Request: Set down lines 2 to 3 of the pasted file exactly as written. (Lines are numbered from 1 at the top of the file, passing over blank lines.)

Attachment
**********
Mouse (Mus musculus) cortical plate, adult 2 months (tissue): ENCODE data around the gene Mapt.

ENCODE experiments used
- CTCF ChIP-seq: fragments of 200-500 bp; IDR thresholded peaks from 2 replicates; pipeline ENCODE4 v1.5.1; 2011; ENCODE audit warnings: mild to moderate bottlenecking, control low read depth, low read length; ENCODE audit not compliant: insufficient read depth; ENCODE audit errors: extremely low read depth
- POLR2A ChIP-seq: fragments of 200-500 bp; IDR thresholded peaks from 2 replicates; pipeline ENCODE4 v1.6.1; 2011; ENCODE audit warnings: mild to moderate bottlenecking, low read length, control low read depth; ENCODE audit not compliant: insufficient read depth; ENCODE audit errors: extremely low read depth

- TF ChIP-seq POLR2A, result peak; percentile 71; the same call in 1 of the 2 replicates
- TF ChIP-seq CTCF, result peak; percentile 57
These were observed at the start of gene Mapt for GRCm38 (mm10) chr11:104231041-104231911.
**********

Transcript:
ENCODE experiments used
- CTCF ChIP-seq: fragments of 200-500 bp; IDR thresholded peaks from 2 replicates; pipeline ENCODE4 v1.5.1; 2011; ENCODE audit warnings: mild to moderate bottlenecking, control low read depth, low read length; ENCODE audit not compliant: insufficient read depth; ENCODE audit errors: extremely low read depth